Here's a vignette - got the cheese plate. Interesting idea, each cheese had a pairing, like the double glouster had home fries with creme fresh. I asked where the cheese were from, as I've been making my own cheese and sampling new england's cheeses a bit, the serving guy went back to check and said "CT, VT". Well, heck, I knew they were local, I wanted to know _the creamery in question_. But I didn't press it. And take that bite - if you're doing to use so little creme fresh it has to be very pungent, and hash browns should have extra caramelized onions or salt or something to give them bang, there was only a little bitty bit. Instead it really just seemed like browned potatoes.

                    In their defense, it had been a long flight from the east coast and my entire being was tired. It would have taken exceptional food to crack that crust. Still, I've eaten with these people in a lot of places, and no one raved about any of the dishes.

                    Happy with the recommendation though, it was certainly the right place for that evening. Without that coming through, I'm not sure where we would have ended up.

          2. Thanks, so much for the suggestions! A few I've heard of, and wanted to try, and a few are new to me!!!

            2 Replies
            1. re: rubypi

              Farmstead! Farmstead! Farmstead! Go before they close 6/1!!!

              1. re: dfolan

                We had lunch there today. So glad we did before they close.

            2. I agree with RhodyREdHen but will add El Rancho Grande and Los Andes to the list!
              I personally love Gracies, I love the attention to detail and personalized service I feel they offer better than anyone in the area!
              (The Grange and North have very specific menus, so check them out first on line to make sure you enjoy those types of meals)

              4 Replies
              1. re: Jennifer Luxmoore

                Went to Los Andes last night and was blown away. Usually the first bite is great and gets tiresome as you finish. I was moaning and omfg'ing all the way through. The service is great, a little effusive, the specials were written on paper but our waiter insisted in going through each one in detail. I know, I can be overly critical, since I'm in the business, but let me ask questions if I have them! So super good for me!!

                1. re: rubypi

                  Yeah, I know Los Andes is basically universally acclaimed, but I just don't love it. For one thing, the experience is just frustrating for me. We've gone twice, with reservations, and both times we had to wait more than twenty or thirty minutes for our table. There's no place to wait except in the back of the crowded bar in a long queue of people--just not pleasant. The service is intrusive and obsequious for my taste. I know some people like super-attentive care, but this is overkill. Our waiters have also gone through multiple items on the menu each time, just unnecessary. Granted, the ceviche is very good, certainly not the best I've ever had, but definitely solid. The other dishes we've tried are tasty for sure, but there is no way Los Andes is my pick for best restaurant in PVD, as I believe it's currently rated on yelp. I get it though-- flavorful food, massive portions, good prices. Everyone likes a value. It's just not at the top of my list.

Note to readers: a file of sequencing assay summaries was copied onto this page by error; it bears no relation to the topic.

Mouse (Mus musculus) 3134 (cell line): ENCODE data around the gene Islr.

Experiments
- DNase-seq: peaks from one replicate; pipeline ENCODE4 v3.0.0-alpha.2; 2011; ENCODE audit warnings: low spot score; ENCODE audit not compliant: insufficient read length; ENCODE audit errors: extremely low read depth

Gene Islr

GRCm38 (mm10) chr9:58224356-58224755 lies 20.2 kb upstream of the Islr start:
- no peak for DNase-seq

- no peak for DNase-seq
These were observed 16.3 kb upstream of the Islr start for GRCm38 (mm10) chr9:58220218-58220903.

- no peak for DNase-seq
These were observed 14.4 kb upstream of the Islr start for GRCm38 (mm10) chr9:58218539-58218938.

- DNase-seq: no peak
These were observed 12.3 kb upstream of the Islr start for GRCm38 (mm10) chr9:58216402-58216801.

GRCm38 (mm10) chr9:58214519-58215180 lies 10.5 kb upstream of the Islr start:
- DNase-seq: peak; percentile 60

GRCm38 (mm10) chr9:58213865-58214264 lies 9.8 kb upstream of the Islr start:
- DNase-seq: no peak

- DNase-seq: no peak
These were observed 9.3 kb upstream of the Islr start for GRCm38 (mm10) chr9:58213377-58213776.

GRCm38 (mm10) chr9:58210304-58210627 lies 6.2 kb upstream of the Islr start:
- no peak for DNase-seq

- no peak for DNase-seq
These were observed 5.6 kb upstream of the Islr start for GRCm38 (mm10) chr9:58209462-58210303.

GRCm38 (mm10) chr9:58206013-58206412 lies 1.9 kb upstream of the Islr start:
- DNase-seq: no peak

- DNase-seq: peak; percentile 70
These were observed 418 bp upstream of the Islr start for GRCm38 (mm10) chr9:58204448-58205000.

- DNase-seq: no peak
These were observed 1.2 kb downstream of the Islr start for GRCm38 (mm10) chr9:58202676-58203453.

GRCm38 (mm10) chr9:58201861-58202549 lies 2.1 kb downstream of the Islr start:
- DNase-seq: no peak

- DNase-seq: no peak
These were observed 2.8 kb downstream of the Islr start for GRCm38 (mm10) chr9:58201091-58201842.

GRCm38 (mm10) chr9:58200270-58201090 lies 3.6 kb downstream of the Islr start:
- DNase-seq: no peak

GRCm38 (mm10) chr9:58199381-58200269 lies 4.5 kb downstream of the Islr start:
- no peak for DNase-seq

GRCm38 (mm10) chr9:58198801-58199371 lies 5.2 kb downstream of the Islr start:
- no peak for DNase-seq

I'd eat at El Rancho Grande over Los Andes any day. But I'd eat at Sun & Moon over Los Andes too, or Red Fez, or Rasoi....

                  Just different strokes, I guess. Lots of people love it!

                  1. re: RhodyRedHen

                    Haven't tried any of those! But they are on my list, now.
                    Rasoi??

                    1. re: rubypi

                      Rasoi is an Indian restaurant in the shopping center on the Pawtucket-Providence border near the junction of Hope Street and Blackstone Blvd. We like it a lot and eat there very frequently. It's owned by the same guy who owns Kabob & Curry on Thayer Street and Rasa in East Greenwich (haven't made it to Rasa yet, but it looks nice too.) The menu includes dishes from several different Indian regions, plus a few items I'm pretty sure are tailored for an American audience. Personally, I find the food delicious, the service staff is very polite and efficient, and ambiance is usually pleasant even when busy. Rasoi is also really good about vegetarian/vegan/gluten-free dining, which is appreciated by many of my friends.

              2. How is North?

                1 Reply
                1. re: phelana

                  North has been one of my favorite places to eat for months. I've literally never eaten anything there that I didn't enjoy. That being said, I agree with Jennifer 100% that it isn't for everyone. You don't necessarily have to be the most adventurous eater on earth (my folks absolutely love this place, and while they have good taste in food, they usually favor places like Figidini and Bacaro.)